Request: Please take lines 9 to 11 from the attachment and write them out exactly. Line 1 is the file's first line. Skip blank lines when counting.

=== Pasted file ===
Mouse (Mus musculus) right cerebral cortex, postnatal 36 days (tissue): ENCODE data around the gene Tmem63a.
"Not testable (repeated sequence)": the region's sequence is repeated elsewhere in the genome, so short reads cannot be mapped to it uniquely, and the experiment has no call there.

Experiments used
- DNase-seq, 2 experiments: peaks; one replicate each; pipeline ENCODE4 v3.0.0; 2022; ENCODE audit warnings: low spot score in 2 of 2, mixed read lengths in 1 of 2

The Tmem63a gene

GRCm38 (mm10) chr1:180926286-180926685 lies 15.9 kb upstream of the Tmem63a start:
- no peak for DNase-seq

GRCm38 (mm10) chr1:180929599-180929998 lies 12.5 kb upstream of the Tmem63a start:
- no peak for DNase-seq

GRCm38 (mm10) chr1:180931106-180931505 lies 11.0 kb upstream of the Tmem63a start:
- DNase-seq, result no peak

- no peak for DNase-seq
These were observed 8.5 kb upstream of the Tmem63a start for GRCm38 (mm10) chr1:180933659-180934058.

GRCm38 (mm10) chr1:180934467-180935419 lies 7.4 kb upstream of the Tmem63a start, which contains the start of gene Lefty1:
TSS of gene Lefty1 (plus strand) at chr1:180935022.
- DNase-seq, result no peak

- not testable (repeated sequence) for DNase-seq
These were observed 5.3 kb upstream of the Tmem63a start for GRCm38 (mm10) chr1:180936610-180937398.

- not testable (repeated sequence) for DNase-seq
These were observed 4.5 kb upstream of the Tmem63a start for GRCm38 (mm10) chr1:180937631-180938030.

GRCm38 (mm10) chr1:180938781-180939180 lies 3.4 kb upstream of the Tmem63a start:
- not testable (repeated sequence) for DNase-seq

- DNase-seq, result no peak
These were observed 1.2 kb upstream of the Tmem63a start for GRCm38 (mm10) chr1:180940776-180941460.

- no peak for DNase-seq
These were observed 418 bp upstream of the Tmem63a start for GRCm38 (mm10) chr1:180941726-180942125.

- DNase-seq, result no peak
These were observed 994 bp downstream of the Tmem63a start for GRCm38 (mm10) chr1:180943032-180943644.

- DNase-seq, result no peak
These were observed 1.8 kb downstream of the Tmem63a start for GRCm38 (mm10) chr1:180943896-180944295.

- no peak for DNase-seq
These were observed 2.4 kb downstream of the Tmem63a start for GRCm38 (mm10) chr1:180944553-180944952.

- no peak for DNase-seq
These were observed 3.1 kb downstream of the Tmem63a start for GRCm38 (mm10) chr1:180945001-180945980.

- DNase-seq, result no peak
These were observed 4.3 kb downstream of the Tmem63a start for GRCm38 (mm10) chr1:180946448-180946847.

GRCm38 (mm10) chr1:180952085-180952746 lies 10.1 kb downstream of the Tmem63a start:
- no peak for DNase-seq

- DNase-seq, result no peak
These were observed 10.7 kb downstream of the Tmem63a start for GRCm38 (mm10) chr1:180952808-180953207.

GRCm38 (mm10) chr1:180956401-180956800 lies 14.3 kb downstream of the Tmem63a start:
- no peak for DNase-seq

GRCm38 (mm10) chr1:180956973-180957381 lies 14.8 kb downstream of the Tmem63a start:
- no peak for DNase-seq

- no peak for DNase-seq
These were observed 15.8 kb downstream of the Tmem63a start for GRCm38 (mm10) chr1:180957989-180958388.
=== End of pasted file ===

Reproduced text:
- no peak for DNase-seq

GRCm38 (mm10) chr1:180931106-180931505 lies 11.0 kb upstream of the Tmem63a start:
- DNase-seq, result no peak